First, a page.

Member Story: Second Generation Crane Operator James Halle. Jr.
March 13, 2019
Second generation Local 49 member, James Halle Jr. from New Hope, Minnesota, began his training as a crane operator learning from the best – his father. Halle’s father was a member of Local 49 and a crane operator for 40 years.
“My dad would take me to job sites on weekends, and I was always around cranes so getting into the industry was a natural transition for me,” Halle said.
James Halle Jr. Operating on the Washington Ave. Project in Minneapolis
“I always had the natural skill of a crane operator, and I knew a lot of the people in the industry,” he said. “I bounced around a couple companies in my younger years, and built up my own name separate from my dad.”
“A lot of people had high expectations of me to produce good work right off the bat because of my dad,” he added.
Now with 22 years of experience as a crane operator, Halle has worked on major projects such as the Xcel Energy Center, the DECK Center in Duluth, Target Field, and U.S. Bank Stadium.
“I actually got to work with my dad when they were building the Xcel Energy Center so that was a great experience that I’ll never forget,” he said.
Halle said he loves being able to drive anywhere in Minnesota and knowing that he helped build such monumental structures.
“It’s nice to be able to tell my twin boys, ‘Hey look I worked here, and they get see these huge structures that I was a part of creating,” he said.
Halle also has experience on other type of projects and operating different types of cranes. Working for Northwest Tower Crane he was a part of many structural steel jobs such as the new Target office operating a crawler crane and has worked on projects operating a hydro crane. He also has traveled throughout North Dakota, South Dakota and Iowa on several wind turbine projects.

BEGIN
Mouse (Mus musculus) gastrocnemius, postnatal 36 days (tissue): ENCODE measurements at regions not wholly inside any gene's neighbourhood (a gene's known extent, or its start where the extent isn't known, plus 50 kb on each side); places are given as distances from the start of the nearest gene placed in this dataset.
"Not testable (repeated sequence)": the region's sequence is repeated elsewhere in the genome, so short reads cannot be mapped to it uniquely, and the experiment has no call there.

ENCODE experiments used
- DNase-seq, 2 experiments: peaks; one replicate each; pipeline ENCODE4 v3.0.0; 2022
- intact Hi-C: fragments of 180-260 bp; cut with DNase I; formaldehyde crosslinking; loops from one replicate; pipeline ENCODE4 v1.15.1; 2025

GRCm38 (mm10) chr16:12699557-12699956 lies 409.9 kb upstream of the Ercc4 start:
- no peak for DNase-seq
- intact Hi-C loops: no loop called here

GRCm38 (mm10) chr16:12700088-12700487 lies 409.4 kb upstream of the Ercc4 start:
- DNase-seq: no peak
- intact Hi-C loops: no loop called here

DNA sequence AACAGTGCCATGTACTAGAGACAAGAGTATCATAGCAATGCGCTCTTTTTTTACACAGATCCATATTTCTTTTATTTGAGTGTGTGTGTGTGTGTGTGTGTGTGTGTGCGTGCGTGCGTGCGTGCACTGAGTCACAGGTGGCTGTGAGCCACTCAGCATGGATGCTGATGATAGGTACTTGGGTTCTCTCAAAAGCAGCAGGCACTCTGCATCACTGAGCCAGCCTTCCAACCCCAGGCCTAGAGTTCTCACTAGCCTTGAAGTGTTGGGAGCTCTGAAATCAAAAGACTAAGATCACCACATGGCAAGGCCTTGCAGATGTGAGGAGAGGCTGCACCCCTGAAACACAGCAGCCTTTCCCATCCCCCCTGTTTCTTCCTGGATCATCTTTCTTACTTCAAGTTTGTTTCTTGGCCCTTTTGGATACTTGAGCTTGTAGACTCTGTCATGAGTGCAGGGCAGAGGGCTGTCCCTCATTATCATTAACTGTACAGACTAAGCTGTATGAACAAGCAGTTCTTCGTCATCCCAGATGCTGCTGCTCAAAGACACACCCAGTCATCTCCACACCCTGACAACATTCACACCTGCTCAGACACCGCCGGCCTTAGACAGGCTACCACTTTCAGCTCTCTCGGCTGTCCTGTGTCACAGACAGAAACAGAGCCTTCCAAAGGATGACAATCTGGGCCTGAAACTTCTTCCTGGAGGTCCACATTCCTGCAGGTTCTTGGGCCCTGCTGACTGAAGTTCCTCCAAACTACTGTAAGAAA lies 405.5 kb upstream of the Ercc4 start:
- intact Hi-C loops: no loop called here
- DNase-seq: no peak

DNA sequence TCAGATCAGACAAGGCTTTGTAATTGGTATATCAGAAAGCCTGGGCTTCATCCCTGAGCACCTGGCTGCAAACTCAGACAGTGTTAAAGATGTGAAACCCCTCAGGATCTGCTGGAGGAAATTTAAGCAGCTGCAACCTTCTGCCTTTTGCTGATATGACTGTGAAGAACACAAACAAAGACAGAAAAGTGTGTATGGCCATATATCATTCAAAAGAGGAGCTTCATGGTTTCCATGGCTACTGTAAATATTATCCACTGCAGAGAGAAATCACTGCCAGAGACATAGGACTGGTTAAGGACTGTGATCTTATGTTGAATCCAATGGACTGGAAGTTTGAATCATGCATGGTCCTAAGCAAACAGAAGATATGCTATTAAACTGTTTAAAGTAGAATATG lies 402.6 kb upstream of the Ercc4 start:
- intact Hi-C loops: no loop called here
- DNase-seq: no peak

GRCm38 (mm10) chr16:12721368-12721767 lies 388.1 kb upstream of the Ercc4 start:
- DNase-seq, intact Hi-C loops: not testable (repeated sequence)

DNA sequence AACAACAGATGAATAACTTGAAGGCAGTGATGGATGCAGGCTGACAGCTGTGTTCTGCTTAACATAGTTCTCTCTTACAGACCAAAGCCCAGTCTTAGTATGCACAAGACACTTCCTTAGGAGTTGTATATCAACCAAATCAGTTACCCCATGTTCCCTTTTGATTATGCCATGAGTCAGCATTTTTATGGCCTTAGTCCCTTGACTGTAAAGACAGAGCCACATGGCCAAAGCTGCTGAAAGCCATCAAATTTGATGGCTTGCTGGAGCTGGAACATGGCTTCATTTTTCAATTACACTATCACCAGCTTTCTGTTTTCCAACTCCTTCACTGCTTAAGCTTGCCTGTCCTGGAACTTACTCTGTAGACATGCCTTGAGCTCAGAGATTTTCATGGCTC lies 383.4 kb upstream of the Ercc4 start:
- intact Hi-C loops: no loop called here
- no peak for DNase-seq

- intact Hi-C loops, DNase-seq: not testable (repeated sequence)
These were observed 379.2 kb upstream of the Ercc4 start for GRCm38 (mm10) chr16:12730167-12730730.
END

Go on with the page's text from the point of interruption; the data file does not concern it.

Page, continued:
“Working on wind towers can be difficult because sometimes you’re getting into these older friction cranes, and you don’t have electronics to tell you how close you are so you have to do the work by feel,” Halle explained. “Your job is also based on how windy it is, because if it’s too windy you can’t work.
Halle continued to explain that with hydro crane you have to be gentle with it because they can move quick, and are slightly more touchy than other types of cranes.
Halle is currently working on the Washington Avenue project in Minneapolis for Frana Companies operating a tower crane. He said that operating a tower crane is a completely different animal.
“I’m taking everything I’ve learned for the past 20 years and pushing it to the side, because sitting in a crane 100 feet off the ground swaying back and forth is so different, but I love it,” he said. “Some days you can be busy all day long and other days you’re just sitting there.”
“You’re also the main crane on the job and you have other trades calling on you,” Halle added. “Tower crane operators are the first ones on the job site, because you have to climb up early in the morning and you’re the last one on the job.”
Halle said that the key to being a crane operator is to never stop learning, and to always pass the knowledge on.
“When I have an oiler that’s new I like teaching them, and until they get in the seat and run the crane they’re not going to learn,” he said. “Pass along the knowledge from the previous generation to the new generation.”
He encourages the younger generation to begin a career as a heavy equipment operator and stresses that going to college isn’t the only option.
“Two years out of high school I made $200,000 and the other kids I graduated with are in debt $200,000 with a four year degree and don’t have a job to show for it,” he said.
Halle says that a career as a crane operator can be stressful, but if you like to constantly be on the go and have each day be different than being a crane operator would be a perfect fit.
“I grew up playing in the sand box, and I’m still playing in the sand box but the toys got bigger and the sand box got bigger,” he said with a laugh.